Inquiry: An Interdisciplinary Journal of Philosophy 22 (1-4):381 – 403 (1979)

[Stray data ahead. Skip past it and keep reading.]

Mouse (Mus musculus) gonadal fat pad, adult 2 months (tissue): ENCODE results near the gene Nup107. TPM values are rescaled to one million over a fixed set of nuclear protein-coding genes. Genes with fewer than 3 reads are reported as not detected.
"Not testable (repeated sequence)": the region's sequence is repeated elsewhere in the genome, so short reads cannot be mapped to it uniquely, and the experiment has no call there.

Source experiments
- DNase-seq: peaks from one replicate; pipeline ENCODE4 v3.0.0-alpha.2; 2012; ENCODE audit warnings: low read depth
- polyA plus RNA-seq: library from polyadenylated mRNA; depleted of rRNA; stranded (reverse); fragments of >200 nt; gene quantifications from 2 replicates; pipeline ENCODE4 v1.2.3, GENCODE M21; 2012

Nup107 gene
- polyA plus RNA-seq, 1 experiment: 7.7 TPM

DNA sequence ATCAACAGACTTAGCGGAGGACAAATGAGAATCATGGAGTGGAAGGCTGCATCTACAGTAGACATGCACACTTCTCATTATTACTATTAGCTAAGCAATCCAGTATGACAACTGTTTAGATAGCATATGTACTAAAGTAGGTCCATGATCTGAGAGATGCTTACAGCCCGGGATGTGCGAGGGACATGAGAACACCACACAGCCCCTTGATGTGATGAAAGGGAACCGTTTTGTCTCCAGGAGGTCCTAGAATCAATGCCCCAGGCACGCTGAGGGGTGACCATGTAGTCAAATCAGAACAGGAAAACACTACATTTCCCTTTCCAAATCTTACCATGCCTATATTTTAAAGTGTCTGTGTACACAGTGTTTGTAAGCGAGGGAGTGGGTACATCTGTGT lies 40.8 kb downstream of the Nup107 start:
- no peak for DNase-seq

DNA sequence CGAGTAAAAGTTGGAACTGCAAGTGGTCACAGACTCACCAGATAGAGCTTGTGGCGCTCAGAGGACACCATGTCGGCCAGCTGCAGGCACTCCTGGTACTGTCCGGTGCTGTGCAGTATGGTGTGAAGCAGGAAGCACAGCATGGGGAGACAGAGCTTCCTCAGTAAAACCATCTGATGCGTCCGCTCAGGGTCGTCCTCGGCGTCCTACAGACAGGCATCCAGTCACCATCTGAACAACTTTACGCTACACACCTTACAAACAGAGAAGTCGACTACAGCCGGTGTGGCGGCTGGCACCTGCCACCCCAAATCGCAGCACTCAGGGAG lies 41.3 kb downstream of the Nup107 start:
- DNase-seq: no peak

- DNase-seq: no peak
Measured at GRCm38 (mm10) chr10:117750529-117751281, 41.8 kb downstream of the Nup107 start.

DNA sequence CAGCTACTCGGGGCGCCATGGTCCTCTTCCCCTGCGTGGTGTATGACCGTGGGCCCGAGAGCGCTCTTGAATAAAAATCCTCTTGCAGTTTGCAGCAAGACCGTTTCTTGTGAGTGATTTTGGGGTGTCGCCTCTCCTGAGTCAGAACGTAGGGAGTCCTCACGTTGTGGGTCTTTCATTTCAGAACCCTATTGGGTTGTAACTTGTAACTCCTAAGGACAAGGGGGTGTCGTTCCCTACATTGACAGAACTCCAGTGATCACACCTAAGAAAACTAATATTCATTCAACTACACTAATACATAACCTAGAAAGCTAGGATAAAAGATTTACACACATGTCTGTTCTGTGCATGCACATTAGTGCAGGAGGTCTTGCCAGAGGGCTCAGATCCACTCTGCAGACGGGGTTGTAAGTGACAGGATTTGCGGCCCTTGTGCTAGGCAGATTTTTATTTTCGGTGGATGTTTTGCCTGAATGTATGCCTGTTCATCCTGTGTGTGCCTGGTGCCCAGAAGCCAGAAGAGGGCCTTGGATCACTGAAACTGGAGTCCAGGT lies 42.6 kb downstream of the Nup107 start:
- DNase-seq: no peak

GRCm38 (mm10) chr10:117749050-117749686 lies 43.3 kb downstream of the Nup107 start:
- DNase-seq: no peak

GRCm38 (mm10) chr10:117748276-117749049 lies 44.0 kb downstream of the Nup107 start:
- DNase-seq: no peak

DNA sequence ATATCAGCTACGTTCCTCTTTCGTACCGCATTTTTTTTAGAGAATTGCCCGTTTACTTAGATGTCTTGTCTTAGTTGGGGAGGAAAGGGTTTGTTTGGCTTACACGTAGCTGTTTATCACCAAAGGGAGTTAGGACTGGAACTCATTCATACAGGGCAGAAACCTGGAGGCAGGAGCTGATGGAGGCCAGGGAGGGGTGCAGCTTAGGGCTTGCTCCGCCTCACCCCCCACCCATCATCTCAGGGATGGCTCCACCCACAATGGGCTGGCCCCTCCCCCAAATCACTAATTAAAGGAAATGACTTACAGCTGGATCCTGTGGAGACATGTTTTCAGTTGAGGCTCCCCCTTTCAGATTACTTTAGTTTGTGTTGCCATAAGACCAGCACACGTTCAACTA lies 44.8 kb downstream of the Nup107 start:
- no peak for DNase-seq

AbstractGeneral opposition to 'progress' is often seen as involving a personification of technology as an evil spirit. One version of 'luddism' is defended here as worthy of serious debate. ('Luddism' is an attempt to justify a general presumption that technical progress is bad for us, so technical innovations should not count as true achievement.) Our luddite says, 'If technical powers, misused, will cause more harm than good, these powers should count as bad. And such harmful misuse is likely, since the dramatic, half-blind changes resulting from technology will shortly damage world systems, swamping their adjustment-mechanisms. “Superhuman”; powers go sour with merely human wisdom. “Know-how”; tends inherently to pull ahead of “know-whether”; '. This version of luddism is contrasted with various caricatures; luddite research priorities are outlined. Serious discussion is invited of the dangers inherent in further empowering fallible humanity
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